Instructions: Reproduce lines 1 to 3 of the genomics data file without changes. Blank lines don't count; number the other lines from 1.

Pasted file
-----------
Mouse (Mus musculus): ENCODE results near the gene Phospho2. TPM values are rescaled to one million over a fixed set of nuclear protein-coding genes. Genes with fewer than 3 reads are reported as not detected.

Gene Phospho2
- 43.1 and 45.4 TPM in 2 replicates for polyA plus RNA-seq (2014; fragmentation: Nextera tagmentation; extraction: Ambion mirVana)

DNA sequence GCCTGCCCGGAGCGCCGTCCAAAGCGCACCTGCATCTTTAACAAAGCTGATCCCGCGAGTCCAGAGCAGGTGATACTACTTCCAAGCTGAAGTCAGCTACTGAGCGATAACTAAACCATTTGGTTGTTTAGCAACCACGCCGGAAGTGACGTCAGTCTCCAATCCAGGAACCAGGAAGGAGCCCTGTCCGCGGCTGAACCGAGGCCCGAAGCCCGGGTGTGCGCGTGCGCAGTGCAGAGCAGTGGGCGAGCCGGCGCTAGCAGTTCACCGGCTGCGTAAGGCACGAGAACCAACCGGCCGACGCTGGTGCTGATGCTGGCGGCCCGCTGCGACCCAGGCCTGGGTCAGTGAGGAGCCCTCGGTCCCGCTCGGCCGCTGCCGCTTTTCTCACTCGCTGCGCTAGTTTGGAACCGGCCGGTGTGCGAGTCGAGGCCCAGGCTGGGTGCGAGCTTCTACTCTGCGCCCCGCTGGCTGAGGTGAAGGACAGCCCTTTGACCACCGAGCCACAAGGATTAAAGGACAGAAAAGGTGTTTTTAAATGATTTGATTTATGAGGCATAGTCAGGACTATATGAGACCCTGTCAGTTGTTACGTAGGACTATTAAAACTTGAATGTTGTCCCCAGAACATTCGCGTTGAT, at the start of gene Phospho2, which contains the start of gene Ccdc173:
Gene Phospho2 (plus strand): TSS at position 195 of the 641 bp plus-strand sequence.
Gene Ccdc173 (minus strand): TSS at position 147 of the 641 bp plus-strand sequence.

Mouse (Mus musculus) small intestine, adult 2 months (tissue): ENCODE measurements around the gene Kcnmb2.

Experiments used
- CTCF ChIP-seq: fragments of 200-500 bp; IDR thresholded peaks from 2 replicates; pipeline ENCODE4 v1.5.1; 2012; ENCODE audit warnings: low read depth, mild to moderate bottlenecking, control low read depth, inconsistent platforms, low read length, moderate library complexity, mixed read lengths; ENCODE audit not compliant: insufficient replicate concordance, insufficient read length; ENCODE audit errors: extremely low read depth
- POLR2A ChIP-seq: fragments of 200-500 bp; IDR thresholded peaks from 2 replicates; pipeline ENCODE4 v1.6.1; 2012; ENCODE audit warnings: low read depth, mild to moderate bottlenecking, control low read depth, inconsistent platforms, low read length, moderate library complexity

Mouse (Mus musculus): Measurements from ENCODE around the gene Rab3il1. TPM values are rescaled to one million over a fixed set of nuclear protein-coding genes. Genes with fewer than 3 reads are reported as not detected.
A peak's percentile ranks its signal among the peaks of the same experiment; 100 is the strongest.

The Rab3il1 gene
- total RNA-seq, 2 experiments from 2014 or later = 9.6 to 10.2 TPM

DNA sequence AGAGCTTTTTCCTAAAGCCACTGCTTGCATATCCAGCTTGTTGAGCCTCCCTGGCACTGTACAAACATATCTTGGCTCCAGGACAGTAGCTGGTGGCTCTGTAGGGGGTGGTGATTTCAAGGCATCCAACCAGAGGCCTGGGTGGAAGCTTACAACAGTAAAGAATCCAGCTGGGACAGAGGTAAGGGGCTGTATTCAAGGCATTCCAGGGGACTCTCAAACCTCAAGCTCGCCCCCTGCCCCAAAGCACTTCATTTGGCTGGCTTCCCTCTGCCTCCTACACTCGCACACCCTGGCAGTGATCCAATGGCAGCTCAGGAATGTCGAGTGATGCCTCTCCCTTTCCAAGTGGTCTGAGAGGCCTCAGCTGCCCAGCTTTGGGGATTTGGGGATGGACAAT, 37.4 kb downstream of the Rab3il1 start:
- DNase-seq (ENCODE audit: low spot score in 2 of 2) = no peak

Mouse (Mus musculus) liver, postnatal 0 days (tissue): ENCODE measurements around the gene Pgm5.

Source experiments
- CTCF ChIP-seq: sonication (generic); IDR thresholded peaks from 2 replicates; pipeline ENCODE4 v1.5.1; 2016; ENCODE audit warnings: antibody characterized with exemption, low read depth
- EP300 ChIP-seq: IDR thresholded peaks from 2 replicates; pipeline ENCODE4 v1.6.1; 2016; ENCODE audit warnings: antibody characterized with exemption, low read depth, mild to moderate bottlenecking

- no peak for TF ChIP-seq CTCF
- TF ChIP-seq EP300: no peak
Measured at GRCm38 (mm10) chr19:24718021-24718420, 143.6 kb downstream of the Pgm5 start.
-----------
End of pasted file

Mouse (Mus musculus): ENCODE results near the gene Phospho2. TPM values are rescaled to one million over a fixed set of nuclear protein-coding genes. Genes with fewer than 3 reads are reported as not detected.

Gene Phospho2
- 43.1 and 45.4 TPM in 2 replicates for polyA plus RNA-seq (2014; fragmentation: Nextera tagmentation; extraction: Ambion mirVana)